Every now and then we come across something new and interesting that, frankly, we hadn’t thought of ourselves. That’s how we felt when we read the recent opinion in Boudreaux v. Corium International, Inc., C.A. No. :12-cv-2644-M, slip op. (N.D. Tex. May 7, 2013). We mentioned the same sort of thing a few years ago in connection with a case from Tennessee that was won on the "useful life" language of that states’ statute of repose. We stated that the case "shows the need to pay close attention to, and do meticulous research into, local state law."
- The DTPA "does not explicitly provide for the survivability of a consumer’s cause of action." Slip op. at 4.
- Where a statute is silent, under the common law "actions primarily affecting property and property rights survived the death of the aggrieved party whereas actions asserting purely personal rights did not." Id.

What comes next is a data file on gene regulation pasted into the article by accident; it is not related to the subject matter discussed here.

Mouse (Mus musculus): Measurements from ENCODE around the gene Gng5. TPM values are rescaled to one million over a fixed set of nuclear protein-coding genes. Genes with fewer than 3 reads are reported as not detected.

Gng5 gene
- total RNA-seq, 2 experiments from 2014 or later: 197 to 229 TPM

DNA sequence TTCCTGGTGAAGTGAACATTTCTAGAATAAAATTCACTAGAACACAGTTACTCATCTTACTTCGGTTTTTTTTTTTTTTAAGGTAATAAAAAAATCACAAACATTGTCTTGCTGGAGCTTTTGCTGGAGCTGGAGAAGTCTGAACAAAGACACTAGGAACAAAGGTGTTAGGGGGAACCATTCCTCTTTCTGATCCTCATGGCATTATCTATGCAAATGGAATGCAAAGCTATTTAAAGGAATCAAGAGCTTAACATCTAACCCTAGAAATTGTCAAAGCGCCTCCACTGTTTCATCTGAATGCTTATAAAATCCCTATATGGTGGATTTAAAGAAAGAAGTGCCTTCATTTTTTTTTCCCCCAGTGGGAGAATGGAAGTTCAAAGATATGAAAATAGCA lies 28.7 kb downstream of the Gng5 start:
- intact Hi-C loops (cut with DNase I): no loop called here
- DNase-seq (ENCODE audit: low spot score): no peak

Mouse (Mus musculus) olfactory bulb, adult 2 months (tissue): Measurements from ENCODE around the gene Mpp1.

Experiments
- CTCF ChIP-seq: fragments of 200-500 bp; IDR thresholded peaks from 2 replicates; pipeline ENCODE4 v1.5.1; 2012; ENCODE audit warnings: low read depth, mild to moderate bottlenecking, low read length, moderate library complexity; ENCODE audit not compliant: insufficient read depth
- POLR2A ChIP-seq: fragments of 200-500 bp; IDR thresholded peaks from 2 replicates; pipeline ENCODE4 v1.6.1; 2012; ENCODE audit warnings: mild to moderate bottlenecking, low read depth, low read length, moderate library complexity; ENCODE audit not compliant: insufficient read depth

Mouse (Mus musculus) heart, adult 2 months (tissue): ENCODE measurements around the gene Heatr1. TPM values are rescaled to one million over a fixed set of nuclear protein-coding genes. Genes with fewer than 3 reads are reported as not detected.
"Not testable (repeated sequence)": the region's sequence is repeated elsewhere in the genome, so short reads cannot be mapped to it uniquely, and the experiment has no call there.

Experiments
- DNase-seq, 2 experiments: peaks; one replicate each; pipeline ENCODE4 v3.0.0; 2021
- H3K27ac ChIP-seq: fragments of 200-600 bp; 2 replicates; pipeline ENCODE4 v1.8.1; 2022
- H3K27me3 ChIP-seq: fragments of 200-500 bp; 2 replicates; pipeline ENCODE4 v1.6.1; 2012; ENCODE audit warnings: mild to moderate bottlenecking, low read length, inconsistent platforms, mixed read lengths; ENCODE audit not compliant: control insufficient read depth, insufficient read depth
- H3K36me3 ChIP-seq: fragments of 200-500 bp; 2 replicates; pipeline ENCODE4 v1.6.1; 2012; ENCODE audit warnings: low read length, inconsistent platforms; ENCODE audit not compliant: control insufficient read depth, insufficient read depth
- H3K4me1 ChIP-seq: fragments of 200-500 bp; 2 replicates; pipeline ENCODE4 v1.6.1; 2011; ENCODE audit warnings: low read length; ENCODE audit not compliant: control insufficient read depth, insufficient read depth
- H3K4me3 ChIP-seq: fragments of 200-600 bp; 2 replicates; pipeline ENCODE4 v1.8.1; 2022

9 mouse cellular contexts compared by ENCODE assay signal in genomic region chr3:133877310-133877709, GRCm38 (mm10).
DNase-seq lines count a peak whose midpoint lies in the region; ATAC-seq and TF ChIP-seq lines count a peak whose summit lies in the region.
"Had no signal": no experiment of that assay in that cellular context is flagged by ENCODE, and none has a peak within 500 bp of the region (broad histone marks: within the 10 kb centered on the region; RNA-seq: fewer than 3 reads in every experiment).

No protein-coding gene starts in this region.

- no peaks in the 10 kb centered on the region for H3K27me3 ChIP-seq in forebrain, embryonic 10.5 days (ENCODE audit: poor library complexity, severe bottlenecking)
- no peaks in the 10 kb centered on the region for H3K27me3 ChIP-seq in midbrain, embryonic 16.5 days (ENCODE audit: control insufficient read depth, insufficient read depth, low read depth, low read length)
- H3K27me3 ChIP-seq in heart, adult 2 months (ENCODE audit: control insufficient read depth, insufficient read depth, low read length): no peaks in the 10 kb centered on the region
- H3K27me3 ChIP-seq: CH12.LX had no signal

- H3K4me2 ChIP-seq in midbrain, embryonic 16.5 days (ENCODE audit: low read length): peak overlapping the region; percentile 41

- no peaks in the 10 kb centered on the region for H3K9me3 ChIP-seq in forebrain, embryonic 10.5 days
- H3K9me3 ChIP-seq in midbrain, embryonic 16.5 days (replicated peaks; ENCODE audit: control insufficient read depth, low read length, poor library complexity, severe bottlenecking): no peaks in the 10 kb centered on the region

- Because they are "punitive" a claim for exemplary damages is considered a "personal right" and does not survive death. Id.
- The DTPA, since it provides for treble damages, is also punitive in nature. Id.
- Claims which the law does not allow to be assigned to third parties are also personal in nature. Id. at 4-5.
- Under Texas law, DTPA claims may not be assigned. Id. at 5.
- Therefore, DTPA claims are personal in nature and thus abate upon the death of the aggrieved consumer. Id. at 5.